Ventilatory response to exercise in adolescents with cystic fibrosis and mild-to-moderate airway obstruction

Springerplus. 2014 Nov 27;3:696. doi: 10.1186/2193-1801-3-696. eCollection 2014.

Abstract

Data regarding the ventilatory response to exercise in adolescents with mild-to-moderate cystic fibrosis (CF) are equivocal. This study aimed to describe the ventilatory response during a progressive cardiopulmonary exercise test (CPET) up to maximal exertion, as well as to assess the adequacy of the ventilatory response for carbon dioxide (CO2) exhalation. Twenty-two adolescents with CF (12 boys and 10 girls; mean ± SD age: 14.3 ± 1.3 years; FEV1: 78.6 ± 17.3% of predicted) performed a maximal CPET. For each patient, data of a sex- and age matched healthy control was included (12 boys and 10 girls; mean ± SD age: 14.3 ± 1.4 years). At different relative exercise intensities of 25%, 50%, 75%, and 100% of peak oxygen uptake (VO2peak), breathing pattern, estimated ventilatory dead space ventilation (VD/VT ratio), minute ventilation (VE) to CO2 production relationship (VE/VCO2-slope), partial end-tidal CO2 tension (PETCO2), and the VE to the work rate (VE/WR) ratio were examined. VO2peak was significantly reduced in CF patients (P = 0.01). We found no differences in breathing pattern between both groups, except for a significantly higher VE at rest and a trend towards a lower VE at peak exercise in patients with CF. Significantly higher values were found for the estimated VD/VT ratio throughout the CPET in CF patients (P < 0.01). VE/VCO2-slope and PETCO2 values differed not between the two groups throughout the CPET. VE/WR ratio values were significantly higher in CF during the entire range of the CPET (P < 0.01). This study found an exaggerated ventilatory response (high VE/WR ratio values), which was adequate for CO2 exhalation (normal VE/VCO2-slope and PETCO2 values) during progressive exercise up to maximal exhaustion in CF patients with mild-to-moderate airway obstruction.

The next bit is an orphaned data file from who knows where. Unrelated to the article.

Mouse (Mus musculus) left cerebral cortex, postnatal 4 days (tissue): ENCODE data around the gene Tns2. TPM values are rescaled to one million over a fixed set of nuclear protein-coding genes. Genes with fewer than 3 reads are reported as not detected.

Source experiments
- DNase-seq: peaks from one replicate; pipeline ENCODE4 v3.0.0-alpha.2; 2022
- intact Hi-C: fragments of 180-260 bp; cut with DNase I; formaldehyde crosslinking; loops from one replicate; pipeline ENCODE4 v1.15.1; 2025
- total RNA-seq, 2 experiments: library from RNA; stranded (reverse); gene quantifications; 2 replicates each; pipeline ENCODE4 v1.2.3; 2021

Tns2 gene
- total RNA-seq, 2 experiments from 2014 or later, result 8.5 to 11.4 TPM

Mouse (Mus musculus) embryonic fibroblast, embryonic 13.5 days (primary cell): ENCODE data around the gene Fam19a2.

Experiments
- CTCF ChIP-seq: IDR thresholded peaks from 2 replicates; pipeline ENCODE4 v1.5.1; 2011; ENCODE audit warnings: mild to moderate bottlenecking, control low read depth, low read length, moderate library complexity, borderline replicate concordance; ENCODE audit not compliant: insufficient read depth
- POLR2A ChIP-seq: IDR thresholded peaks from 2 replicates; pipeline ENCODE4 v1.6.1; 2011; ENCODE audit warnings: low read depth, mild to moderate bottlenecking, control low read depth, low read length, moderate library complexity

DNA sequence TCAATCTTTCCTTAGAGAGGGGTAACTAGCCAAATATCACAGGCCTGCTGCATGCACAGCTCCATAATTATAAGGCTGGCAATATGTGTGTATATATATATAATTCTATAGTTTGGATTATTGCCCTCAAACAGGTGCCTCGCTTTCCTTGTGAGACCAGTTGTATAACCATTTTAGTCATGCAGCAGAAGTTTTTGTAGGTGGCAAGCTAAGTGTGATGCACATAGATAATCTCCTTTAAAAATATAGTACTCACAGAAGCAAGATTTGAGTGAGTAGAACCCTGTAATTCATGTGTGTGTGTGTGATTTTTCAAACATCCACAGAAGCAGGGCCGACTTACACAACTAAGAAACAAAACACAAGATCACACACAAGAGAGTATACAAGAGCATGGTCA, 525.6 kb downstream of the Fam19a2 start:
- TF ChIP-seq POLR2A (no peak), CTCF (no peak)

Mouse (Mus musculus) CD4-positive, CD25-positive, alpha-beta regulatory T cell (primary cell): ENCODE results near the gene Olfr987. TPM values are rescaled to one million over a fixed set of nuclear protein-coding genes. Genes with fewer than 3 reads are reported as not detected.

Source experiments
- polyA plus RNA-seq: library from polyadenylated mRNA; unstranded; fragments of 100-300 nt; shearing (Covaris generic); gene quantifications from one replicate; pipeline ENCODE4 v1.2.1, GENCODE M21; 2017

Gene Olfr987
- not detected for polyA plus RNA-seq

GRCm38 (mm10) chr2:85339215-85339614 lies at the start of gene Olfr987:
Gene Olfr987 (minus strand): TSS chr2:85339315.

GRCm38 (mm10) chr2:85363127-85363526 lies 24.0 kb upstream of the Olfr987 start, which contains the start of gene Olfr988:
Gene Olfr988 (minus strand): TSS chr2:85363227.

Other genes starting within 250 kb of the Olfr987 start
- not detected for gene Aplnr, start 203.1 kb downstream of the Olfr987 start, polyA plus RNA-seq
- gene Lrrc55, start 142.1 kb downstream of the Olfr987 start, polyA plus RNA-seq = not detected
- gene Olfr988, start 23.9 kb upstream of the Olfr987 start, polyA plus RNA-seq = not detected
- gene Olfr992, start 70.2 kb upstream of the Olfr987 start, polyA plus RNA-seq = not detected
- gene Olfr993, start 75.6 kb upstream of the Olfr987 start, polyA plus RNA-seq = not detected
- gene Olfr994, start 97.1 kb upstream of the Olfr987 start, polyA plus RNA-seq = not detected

Keywords: Breathing pattern; Children; Pulmonary physiology; Ventilation.